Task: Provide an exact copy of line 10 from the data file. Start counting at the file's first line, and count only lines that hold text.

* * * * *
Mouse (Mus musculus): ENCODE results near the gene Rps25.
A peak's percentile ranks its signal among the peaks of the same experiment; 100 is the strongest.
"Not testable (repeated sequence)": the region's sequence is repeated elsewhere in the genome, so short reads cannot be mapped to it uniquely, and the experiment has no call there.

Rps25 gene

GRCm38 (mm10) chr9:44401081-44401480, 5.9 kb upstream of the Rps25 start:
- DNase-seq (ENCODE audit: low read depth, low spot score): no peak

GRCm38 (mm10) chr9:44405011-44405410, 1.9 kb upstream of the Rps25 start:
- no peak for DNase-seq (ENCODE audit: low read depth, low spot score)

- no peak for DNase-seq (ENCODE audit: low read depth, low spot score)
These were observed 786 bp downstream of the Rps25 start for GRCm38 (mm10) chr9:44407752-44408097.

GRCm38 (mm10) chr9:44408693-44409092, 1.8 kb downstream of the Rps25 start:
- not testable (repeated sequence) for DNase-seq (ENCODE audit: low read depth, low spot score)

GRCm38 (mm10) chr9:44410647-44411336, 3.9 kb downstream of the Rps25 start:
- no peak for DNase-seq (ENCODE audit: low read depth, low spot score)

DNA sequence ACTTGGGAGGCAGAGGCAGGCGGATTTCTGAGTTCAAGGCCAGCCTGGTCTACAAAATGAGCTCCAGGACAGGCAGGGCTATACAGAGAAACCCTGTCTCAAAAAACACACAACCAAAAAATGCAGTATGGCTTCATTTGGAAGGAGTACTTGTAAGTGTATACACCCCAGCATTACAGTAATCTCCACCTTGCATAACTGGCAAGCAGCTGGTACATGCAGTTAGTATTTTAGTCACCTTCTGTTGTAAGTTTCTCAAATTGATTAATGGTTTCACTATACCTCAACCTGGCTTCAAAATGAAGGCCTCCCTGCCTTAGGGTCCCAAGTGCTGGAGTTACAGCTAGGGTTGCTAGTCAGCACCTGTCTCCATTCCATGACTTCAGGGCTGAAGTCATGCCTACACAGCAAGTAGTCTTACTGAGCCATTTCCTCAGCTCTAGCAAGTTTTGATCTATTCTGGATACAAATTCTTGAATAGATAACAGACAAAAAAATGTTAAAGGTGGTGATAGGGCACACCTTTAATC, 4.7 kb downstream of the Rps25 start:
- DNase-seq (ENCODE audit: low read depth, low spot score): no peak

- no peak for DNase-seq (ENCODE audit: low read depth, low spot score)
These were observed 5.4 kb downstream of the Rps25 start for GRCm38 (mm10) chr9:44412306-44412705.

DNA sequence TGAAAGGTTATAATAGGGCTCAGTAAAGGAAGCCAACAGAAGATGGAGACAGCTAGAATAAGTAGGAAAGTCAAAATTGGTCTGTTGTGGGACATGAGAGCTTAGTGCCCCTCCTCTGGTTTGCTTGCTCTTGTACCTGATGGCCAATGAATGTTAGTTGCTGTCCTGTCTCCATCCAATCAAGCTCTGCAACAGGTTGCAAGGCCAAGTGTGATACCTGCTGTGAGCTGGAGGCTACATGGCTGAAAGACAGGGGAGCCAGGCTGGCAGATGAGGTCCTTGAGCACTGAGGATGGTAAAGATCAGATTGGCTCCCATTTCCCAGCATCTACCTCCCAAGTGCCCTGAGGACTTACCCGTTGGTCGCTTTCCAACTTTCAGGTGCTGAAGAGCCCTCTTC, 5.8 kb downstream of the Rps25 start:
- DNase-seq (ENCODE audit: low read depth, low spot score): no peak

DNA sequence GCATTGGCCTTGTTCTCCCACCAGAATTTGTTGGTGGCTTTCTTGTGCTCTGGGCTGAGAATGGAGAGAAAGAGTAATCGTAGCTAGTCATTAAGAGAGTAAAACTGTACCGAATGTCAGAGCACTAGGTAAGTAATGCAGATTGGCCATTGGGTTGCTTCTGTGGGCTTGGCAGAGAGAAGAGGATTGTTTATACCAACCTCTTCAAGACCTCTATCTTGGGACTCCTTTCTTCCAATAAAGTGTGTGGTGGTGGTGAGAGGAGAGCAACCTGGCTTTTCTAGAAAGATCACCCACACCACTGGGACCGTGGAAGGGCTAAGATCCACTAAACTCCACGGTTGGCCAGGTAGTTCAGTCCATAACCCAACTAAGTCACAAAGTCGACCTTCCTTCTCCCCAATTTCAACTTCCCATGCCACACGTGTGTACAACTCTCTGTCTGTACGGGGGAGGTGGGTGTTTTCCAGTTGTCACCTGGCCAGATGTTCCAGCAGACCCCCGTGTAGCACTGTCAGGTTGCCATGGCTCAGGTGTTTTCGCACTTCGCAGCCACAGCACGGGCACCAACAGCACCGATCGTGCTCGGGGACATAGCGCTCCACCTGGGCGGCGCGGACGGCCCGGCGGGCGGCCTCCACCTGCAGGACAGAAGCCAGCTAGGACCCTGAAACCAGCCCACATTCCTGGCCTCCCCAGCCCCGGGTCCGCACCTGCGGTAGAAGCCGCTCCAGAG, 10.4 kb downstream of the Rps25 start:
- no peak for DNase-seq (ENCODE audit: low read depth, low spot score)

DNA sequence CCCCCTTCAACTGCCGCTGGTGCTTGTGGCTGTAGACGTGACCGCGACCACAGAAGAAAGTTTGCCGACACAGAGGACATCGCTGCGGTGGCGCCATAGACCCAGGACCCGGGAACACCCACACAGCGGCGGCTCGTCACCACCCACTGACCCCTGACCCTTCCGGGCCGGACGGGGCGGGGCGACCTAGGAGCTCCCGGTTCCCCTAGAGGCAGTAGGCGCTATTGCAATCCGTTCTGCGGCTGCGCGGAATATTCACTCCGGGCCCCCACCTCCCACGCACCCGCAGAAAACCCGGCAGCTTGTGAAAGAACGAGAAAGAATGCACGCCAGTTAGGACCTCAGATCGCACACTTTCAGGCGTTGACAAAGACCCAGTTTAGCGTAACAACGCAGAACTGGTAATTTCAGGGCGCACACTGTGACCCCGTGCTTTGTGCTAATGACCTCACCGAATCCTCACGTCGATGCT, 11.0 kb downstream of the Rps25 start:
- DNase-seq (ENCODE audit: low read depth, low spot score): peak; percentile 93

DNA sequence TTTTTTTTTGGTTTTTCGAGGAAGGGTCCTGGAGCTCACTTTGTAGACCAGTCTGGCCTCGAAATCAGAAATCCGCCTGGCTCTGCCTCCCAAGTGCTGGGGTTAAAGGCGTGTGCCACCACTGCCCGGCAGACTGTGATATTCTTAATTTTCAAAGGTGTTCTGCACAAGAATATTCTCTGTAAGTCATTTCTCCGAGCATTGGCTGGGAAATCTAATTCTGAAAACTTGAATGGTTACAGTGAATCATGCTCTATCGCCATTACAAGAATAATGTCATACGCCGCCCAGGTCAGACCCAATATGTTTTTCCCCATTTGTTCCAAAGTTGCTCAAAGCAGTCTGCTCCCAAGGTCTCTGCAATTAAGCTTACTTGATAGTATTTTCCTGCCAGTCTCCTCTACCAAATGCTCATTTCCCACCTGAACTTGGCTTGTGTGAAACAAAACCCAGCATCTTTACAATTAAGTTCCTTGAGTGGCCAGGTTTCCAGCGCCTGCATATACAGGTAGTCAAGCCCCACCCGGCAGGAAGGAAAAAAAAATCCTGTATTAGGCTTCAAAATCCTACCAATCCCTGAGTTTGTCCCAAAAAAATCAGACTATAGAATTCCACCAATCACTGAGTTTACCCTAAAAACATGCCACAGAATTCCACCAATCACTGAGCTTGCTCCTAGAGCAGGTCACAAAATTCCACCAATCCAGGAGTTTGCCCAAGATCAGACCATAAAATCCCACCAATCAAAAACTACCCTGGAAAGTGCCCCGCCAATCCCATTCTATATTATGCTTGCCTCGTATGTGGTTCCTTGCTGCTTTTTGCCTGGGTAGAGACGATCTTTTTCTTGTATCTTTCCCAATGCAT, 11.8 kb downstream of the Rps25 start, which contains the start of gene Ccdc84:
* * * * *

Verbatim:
These were observed 786 bp downstream of the Rps25 start for GRCm38 (mm10) chr9:44407752-44408097.